We’ve talked about the differences between sensitive teeth in children versus adult teeth sensitivity in past articles. We want to expound on the subject and include some new causes.

Think of how uncomfortable it would be to place an ice cube on a sensitive part of your tooth. It would cause an immediate but passing sensitivity as soon as the ice cube was removed from the tooth. If, on the other hand, you were to wake up with a tooth that was bothering you – and that discomfort continued throughout the day – or, if each bite of every meal caused discomfort, you would likely refer to these instances as a “pain” or a “soreness.”  Placing your child in these scenarios will help you decide what they’re actually feeling, and what cause of action to take.

As we’ve previously stated, the most common cause for your child’s sensitivity is either a cavity or the eruption of a permanent tooth. Here are a few of the top reasons why your child may have sensitive teeth:

What Causes Sensitive Teeth in Children?

  • Cavities: Since children don’t typically experience sensitivity due to years of improper brushing, the most common reason your child will complain of sensitivity will be due to the presence of a cavity.
  • New teeth: Once your child’s teeth have erupted and begin to rise to their proper height, that newfound exposure to air and food can cause some sensitivity. In contrast, the actual eruption of the tooth is more likely to cause pain and soreness.
  • A crack or break in the tooth: If a child has a misaligned bite, or tends to grind their teeth at night, they can end up with hairline cracks that can cause pain or sensitivity when eating.  
  • Fillings: Children with silver amalgam fillings might experience hot/cold sensitivity because of the metal’s high thermal conductivity.
  • Sinus problems: Sometimes children with allergies and sinus problems can experience tooth sensitivity, particularly in their upper molars. However, if discomfort in the tooth is present when tapped, the problem is more likely to be with the tooth itself, and not related to sinus issues.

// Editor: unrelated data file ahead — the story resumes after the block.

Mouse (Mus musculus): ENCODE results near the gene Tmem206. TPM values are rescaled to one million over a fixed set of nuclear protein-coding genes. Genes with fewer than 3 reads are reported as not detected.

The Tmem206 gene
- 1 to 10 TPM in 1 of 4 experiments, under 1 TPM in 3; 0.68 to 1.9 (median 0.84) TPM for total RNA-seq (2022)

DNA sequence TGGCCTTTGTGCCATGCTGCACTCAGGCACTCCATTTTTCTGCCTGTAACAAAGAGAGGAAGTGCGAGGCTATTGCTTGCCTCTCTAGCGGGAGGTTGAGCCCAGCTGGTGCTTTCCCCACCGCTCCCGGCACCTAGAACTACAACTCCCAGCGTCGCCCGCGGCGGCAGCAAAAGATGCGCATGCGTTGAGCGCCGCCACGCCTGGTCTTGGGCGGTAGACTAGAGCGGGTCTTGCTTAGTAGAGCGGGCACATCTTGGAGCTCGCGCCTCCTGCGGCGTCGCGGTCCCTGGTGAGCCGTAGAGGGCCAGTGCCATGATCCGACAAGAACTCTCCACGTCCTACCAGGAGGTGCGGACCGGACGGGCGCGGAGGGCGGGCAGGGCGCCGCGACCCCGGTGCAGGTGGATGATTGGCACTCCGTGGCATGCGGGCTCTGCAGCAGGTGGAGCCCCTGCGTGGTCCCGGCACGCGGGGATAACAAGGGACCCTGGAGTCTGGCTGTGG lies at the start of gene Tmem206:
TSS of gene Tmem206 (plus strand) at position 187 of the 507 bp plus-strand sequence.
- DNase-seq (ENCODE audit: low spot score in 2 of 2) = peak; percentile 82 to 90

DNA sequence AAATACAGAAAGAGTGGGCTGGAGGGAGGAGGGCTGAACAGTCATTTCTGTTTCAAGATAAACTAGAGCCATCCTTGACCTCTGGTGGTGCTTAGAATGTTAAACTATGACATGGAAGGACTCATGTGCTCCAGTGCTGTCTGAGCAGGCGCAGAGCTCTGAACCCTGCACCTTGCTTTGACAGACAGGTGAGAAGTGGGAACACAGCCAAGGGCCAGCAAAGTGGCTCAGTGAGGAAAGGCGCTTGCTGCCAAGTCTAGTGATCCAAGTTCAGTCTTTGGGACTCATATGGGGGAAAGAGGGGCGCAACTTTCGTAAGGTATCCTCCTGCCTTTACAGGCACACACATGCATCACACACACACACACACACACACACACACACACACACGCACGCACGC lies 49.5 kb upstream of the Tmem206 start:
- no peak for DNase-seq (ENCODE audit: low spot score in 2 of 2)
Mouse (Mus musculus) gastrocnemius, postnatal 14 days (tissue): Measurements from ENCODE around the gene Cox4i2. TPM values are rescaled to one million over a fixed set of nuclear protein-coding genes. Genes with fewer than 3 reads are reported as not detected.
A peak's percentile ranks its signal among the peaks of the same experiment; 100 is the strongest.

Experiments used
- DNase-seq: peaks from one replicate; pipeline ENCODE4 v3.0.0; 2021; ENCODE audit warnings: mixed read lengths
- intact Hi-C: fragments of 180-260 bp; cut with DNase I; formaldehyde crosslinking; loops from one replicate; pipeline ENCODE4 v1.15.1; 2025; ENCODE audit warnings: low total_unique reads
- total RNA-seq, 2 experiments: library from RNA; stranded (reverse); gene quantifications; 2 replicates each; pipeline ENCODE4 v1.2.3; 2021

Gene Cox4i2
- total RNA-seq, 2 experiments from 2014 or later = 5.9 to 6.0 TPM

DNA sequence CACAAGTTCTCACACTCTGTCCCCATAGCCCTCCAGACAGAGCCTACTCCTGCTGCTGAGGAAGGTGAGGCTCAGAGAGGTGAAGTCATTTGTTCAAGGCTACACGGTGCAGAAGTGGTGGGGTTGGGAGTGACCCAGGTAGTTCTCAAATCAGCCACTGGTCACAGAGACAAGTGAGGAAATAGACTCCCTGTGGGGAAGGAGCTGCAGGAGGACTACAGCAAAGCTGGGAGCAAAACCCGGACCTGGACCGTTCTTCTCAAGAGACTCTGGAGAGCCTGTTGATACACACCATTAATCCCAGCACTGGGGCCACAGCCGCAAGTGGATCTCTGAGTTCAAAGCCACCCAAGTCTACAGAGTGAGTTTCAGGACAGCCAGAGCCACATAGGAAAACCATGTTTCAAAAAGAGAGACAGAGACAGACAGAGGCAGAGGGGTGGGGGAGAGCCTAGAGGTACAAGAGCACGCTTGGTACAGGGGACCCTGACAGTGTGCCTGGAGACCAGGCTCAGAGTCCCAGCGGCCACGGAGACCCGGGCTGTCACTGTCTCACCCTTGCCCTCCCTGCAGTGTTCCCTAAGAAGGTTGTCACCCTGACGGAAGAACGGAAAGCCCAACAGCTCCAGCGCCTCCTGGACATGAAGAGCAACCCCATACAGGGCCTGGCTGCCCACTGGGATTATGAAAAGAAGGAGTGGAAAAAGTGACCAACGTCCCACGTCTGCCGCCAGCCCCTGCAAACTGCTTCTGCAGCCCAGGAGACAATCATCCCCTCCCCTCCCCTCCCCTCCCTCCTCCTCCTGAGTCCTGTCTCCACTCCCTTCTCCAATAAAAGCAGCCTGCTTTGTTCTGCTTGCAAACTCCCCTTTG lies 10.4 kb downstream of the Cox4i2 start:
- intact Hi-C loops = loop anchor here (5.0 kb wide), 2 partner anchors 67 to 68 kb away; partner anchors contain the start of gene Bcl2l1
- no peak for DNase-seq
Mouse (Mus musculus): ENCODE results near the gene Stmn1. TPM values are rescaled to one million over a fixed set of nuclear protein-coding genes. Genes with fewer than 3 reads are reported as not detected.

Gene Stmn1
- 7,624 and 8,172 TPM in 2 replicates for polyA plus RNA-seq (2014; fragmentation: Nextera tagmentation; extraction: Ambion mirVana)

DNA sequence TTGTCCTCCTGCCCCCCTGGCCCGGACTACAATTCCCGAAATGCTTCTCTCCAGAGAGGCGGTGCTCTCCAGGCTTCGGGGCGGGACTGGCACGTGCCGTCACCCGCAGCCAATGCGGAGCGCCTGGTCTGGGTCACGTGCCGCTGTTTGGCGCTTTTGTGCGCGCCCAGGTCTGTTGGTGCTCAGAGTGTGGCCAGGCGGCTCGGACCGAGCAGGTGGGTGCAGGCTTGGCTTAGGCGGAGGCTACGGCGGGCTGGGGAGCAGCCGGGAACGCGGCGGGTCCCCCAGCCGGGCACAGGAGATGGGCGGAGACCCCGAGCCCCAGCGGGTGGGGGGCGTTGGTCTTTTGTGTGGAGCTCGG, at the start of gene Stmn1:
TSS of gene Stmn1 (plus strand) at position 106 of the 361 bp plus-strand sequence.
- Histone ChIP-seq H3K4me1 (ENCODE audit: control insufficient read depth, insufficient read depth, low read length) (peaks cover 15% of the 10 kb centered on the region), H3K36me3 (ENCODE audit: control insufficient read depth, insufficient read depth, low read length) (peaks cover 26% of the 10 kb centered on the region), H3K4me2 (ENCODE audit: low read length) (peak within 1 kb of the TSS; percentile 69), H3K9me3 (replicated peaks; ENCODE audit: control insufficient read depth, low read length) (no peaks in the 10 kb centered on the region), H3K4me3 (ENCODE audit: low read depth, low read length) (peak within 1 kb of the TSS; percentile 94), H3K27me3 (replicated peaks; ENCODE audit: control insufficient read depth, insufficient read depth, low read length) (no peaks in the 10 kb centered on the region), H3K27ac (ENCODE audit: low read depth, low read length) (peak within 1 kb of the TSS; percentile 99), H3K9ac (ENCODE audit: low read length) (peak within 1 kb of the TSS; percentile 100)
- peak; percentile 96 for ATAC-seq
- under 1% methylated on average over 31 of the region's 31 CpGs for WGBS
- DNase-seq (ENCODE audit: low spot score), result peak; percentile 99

• Improper brushing: While it’s true your child is unlikely to experience sensitivity because of improper brushing, it is possible. Learning proper brushing technique early-on can help your child reduce the risk of this type of sensitivity.  Teach your child to use a soft circular motion as opposed to a rapid back and forth motion. This will help preserve the tooth’s enamel which, in turn, protects the nerve-rich dentin.  Exposed dentin is what causes this kind of sensitivity. If your child has braces, the technique is even more important. The reason for this is that a child with braces tends to inadvertently brush “lower” along the gum line then they are aware. If they are doing so at a rapid pace, and in a back’ and’forth motion, they’re likely to affect the integrity of the gum line and can set themselves up for later tooth sensitivity.
  • Autism: In some cases, it might seem as though your child has sensitive teeth, but it is really he who is sensitive. For example, Autism Speaks (PDF) explains how children with autism tend to be sensitive to strong smells or tastes and might react when you try to brush their teeth or when it’s time to visit the dentist.

If your child is experiencing sensitivity in their teeth, call us at 918.455.7700. Drs. James and Samuel Owens can determine the root cause of your child’s tooth angsts.